There’s been interruptions in both lab and fieldwork within research projects, alongside the associated budget costs that we’ve previously mentioned. Not only that, but with the likelihood of a post-pandemic recession being high, research sponsorships and collaborators may rethink their contractual partnerships, impacting the financial health of research departments.
Universities are trying to determine how best to support remote working while still being able to pursue these research projects. The main problem is generating data on-site and in fieldwork or maintaining an internationally-collaborative team while travel restrictions are in place.
Carrying out this research virtually can only go so far, especially when specific locations guarantee the only means for certain types of research to be carried out. So how do US universities continue to provide excellent education and research opportunities under the current restrictions?
Can US Universities Implement Both Within Current Financial Constraints?
To overcome the constraints caused by COVID-19, the actual solution is to look abroad. Now, this may seem contradictory because of the information we’ve just presented. However, global talent acquisition and mobility is a very real way of maintaining both educational services and research projects.
The 2008 financial crisis was a situation in which adaptation meant survival and the coronavirus pandemic is no different. Universities have been presented with a change in circumstance, of which a certain amount of innovation can be used as a remedy.
So what is that innovation? Professional Employer Organization (PEO) services. These are the types of organizations that allow a higher education institution to make the most of its global presence, maintaining educational output and even growing the employee talent pool.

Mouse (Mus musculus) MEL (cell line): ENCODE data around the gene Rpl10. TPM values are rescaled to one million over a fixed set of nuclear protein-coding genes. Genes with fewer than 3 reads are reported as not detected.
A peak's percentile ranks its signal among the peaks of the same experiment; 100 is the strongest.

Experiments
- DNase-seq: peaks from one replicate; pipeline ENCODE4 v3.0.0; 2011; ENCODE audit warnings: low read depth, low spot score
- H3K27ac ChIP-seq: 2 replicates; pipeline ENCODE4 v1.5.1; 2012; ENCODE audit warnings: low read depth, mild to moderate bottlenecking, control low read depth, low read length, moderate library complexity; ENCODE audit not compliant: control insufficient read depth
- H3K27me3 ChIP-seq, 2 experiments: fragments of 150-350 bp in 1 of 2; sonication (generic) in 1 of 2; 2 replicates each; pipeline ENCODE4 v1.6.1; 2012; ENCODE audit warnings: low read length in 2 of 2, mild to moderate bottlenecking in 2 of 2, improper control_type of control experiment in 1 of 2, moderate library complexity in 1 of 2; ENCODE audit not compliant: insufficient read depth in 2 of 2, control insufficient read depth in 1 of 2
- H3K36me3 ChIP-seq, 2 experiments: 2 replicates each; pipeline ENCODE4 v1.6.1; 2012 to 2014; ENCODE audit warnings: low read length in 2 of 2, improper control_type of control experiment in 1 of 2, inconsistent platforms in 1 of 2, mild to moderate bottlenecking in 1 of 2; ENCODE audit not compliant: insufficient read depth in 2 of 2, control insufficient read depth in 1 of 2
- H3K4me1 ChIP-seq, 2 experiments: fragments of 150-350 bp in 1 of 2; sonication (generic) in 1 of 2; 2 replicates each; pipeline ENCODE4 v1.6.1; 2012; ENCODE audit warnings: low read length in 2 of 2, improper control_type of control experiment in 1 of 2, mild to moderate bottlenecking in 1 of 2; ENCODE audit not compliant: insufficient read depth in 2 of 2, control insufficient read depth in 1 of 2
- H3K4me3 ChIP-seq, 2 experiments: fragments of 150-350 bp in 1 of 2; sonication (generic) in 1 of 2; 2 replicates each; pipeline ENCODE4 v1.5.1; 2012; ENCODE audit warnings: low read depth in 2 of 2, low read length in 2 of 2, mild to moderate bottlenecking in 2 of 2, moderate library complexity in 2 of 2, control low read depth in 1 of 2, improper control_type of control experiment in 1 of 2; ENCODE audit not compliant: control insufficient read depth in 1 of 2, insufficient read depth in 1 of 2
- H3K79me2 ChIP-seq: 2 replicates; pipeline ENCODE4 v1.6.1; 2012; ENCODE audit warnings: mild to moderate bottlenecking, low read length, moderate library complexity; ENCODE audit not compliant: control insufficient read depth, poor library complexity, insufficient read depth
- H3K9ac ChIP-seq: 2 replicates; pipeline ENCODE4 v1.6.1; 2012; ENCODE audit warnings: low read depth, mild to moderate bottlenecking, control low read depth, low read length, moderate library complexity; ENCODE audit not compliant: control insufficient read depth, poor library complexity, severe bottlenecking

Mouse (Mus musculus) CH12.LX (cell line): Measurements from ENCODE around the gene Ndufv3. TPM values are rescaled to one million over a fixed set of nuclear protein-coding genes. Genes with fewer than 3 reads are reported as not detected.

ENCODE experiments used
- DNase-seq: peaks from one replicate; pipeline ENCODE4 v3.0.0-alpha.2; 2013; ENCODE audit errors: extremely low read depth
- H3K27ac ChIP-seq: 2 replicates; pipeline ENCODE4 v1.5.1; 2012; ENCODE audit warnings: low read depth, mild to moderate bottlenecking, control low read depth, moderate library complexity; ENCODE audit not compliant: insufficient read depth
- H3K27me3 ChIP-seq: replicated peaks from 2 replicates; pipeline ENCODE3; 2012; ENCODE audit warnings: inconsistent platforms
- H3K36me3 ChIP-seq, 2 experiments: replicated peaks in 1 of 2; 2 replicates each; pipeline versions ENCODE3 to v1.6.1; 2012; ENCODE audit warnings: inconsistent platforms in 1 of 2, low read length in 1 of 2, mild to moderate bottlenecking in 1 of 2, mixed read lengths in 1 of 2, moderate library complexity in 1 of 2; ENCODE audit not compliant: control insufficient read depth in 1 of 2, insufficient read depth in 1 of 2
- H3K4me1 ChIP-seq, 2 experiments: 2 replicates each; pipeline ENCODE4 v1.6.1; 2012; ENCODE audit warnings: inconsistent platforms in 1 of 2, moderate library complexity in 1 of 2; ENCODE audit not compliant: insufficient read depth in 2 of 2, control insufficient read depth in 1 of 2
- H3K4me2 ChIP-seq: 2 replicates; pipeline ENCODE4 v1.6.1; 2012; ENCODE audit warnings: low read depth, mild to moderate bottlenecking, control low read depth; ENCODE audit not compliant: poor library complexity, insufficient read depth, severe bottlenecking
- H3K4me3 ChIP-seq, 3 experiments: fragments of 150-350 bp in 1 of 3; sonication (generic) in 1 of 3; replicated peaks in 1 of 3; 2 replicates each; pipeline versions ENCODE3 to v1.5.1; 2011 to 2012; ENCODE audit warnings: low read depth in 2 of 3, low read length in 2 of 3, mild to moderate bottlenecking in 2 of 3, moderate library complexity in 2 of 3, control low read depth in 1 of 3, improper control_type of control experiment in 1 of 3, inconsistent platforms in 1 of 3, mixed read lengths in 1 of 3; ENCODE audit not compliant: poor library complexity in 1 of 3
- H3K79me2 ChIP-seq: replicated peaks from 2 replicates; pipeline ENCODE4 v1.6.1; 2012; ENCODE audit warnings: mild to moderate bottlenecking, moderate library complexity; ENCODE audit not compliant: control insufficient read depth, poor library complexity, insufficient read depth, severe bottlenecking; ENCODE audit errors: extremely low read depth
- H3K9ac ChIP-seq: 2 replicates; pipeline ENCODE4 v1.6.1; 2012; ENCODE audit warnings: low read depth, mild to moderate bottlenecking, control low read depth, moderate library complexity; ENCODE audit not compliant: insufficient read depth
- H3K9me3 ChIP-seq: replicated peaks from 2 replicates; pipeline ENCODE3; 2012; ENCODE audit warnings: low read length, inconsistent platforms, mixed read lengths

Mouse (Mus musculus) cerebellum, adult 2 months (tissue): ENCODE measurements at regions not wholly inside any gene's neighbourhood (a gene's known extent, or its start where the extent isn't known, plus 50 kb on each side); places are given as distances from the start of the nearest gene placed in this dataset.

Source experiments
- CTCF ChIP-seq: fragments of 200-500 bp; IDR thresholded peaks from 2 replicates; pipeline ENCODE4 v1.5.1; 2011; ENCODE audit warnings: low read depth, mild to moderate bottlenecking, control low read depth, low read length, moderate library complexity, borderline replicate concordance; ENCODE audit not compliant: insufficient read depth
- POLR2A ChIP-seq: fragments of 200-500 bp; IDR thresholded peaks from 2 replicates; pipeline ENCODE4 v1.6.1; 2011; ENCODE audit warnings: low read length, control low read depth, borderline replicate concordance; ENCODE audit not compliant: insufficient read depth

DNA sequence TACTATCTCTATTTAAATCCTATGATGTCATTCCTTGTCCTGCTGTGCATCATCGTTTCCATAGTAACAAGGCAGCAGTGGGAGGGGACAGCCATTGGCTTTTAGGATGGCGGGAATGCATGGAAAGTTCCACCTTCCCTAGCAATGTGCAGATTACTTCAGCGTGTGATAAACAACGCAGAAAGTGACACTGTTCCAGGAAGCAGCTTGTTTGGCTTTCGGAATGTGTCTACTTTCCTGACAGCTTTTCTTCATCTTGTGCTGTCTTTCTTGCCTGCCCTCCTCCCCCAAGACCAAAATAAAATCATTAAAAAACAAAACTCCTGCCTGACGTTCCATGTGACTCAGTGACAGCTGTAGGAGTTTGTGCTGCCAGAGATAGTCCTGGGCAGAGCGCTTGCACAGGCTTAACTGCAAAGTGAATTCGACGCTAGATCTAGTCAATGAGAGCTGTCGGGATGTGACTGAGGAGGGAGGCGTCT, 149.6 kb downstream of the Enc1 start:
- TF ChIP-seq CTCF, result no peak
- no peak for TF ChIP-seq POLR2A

So how is this achieved? Essentially, a PEO works to manage both talent recruitment, relocation and entity set-up (amongst other key services). Education can be given internationally through the creation of satellite campuses - local entities owned by a university, representing a university, with support in recruitment and set-up by a PEO.
Similarly, research projects can also be maintained. PEOs can act as Employers of Record with a specific country of research interest, aiding with the international hiring process and making sure contracts are compliant with the relevant domestic regulations. This means you can have a research team on-site quickly and efficiently, without suffering from travel restrictions.
With the PEO handling domestic legislative requirements in-country, a university can focus on the more important things; such as research or providing education for young minds. Not only that, but the associated costs of these processes can be reduced by up to 70%.
The best thing universities can do at this point in time is to research and innovate, get up to speed with all avenues open to them in order to keep providing the vital work that they do. To help, we’ve created a useful resource which details potential solutions.
Ensuring Continued Global Success for Higher Education
In this guide, we explore the state of global higher education and how it’s reacted to the COVID-19 pandemic. By delving into university budgets, travel restrictions and other changes and challenges for universities, we can try and develop the solutions.
A potential solution is through working with a PEO, ensuring continued compliance and lower operational costs. To find out more, simply click the link below for your free copy.